Kiiwetinoong MPP Sol Mamakwa says a shortage of healthcare workers in the far north will only worsen the healthcare crisis across northwestern Ontario, which needs to be addressed immediately.

At Queen’s Park, Mamakwa – the NDP’s Indigenous Relations and Reconciliation critic – questioned Premier Doug Ford and his government on the use of private-agency nursing staff to support hospitals and healthcare settings in the far north, as opposed to training and developing staff for the region.

“Northern Ontario hospitals are disproportionately impacted by healthcare staff shortages,” said Mamakwa. “In Sioux Lookout and in Red Lake, hospitals are relying on locum physicians and agency nurses to fill the staffing gaps.”

Mamakwa says about 70 per cent of nurses with the Sioux Lookout Meno Ya Win Health Centre have been hired through private agencies and third parties, and the remaining 30 per cent are employed by Meno Ya Win themselves.

In Kenora, President and CEO of the Lake of the Woods District Hospital, Ray Racette, has repeatedly spoken about the need to attract more local staff to their hospital as they continue to face a staffing shortage ‘crisis’, as well as a lack of locum physicians available for northern Ontario.

Kenora’s hospital says their shift vacancy rate has ranged between 40 and 60 per cent during the COVID-19 pandemic, but prior to 2020, shift vacancy rates were only as high as 7 to 10 per cent.

“These ongoing, unbudgeted nursing costs will lead to a deeper healthcare crisis,” adds Mamakwa. “This is not sustainable. Why is the government allowing private agencies to create these gaps when they should be working with hospitals to create sustainable solutions?”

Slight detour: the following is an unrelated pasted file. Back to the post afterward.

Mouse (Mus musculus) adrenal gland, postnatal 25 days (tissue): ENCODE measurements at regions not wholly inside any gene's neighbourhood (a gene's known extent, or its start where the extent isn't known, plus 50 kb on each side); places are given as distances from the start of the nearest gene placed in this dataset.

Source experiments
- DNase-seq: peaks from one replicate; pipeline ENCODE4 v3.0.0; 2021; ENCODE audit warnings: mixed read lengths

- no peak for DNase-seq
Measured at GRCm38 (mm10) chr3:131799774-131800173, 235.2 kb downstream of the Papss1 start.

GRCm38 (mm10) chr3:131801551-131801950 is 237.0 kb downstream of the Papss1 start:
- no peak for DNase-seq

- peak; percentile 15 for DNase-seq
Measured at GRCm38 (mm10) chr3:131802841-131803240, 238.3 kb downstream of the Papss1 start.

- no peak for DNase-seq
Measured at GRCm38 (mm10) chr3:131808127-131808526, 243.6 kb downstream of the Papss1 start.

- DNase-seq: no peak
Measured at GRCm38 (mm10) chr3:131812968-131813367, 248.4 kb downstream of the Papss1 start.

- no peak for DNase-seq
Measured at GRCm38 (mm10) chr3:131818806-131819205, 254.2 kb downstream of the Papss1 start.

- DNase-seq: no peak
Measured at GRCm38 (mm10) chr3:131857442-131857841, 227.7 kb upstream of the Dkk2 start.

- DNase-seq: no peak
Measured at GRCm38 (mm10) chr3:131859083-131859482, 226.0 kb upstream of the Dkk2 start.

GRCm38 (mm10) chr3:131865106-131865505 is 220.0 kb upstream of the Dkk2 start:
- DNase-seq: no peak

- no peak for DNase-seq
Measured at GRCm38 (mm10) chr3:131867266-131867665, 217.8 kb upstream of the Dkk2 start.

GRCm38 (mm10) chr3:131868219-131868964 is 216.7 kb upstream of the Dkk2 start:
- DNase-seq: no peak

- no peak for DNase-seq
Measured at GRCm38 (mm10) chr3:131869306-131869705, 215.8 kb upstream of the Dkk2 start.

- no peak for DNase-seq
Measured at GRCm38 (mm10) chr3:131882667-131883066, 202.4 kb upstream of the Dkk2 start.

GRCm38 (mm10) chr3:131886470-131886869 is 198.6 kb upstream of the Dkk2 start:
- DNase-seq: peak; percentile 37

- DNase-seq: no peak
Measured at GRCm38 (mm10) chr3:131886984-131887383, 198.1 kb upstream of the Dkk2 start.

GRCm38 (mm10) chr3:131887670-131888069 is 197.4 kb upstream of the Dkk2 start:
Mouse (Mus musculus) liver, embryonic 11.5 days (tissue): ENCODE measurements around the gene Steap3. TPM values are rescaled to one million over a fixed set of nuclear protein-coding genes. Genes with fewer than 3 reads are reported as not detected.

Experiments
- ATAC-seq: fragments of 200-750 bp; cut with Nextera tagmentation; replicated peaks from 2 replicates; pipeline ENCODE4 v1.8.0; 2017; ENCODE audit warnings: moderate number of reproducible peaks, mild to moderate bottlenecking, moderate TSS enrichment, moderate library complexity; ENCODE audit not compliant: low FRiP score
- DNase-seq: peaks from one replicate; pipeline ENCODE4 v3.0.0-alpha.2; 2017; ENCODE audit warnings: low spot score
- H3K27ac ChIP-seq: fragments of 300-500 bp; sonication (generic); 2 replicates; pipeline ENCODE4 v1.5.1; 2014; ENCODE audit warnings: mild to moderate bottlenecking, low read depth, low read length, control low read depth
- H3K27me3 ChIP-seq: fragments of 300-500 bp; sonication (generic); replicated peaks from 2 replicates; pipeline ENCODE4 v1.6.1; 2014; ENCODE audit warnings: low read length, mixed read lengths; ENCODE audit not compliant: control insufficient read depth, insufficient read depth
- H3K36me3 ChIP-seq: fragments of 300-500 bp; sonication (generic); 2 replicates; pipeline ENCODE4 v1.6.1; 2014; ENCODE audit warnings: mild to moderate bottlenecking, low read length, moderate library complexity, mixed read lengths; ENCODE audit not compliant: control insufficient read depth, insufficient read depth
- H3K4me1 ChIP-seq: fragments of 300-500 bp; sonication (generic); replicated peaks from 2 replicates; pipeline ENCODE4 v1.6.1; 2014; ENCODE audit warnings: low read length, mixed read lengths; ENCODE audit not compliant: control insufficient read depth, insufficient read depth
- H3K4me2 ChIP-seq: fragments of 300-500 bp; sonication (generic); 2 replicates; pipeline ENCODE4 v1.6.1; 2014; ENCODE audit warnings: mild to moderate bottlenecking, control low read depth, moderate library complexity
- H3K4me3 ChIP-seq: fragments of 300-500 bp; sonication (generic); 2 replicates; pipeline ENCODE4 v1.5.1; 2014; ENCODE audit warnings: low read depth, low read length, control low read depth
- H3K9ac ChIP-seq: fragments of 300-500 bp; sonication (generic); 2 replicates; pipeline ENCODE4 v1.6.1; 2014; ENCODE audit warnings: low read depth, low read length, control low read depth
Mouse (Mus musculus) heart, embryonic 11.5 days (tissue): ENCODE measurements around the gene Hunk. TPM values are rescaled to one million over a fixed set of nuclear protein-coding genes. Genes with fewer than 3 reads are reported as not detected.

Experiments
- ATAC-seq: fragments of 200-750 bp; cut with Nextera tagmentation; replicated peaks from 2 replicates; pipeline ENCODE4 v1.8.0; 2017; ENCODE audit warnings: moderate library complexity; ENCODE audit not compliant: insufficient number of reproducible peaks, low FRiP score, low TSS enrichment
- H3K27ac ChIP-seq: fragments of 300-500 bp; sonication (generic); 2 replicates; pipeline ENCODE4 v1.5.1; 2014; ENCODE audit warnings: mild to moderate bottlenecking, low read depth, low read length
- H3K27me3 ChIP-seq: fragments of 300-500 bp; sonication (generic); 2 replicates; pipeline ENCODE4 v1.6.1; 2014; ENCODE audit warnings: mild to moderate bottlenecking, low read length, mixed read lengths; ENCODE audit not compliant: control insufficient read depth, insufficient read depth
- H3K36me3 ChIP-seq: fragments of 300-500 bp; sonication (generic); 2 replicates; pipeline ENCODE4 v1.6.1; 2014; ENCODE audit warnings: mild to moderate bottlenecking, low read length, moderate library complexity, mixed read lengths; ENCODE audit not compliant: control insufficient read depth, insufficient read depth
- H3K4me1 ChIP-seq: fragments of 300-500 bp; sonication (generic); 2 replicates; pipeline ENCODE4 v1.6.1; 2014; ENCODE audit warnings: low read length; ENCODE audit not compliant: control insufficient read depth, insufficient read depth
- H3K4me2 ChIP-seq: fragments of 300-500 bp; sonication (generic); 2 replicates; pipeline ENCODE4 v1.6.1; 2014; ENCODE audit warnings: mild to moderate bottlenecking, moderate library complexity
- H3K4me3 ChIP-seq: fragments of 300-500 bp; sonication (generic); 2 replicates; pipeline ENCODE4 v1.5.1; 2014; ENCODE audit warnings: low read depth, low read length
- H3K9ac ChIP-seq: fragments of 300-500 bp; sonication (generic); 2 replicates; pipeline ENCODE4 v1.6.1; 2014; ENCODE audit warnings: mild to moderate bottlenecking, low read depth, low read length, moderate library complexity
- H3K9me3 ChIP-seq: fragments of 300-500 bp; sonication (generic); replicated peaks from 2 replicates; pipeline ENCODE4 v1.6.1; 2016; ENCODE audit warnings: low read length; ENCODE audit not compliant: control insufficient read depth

In response, Minister of Health and Long-Term Care, Sylvia Jones, reminded Mamakwa that the Conservatives helped to create two new healthcare education opportunities in southern Ontario and that the government has added 400 physicians to support northern and rural Ontario.

“We’ve been doing that work. We’re working with the College of Nurses because we understand there is a backlog currently. We want to ensure that supply of all health-human resources is there where people need it and when they want it,” said Jones.

“These issues are not new. This is something that has historically been a challenge, to recruit and retain people in northern Ontario to practice. It is precisely why our government has invested $1 billion in our most recent budget to ensure that community care happens in the community that people want it,” she continued.

Mamakwa has previously sent an open letter to the government encouraging them to look at ways they can relieve stress on rural medical staff. They include working with the Ontario Medical Association and the Northern Ontario School of Medicine to incentivize more physicians to work and stay in the region.

When asked about northwestern Ontario’s ongoing healthcare staffing shortage, Kenora MP Eric Melillo has said he’s been pushing the federal government for more support – especially with a lack of housing available in the area and licensing barriers for immigrant healthcare workers.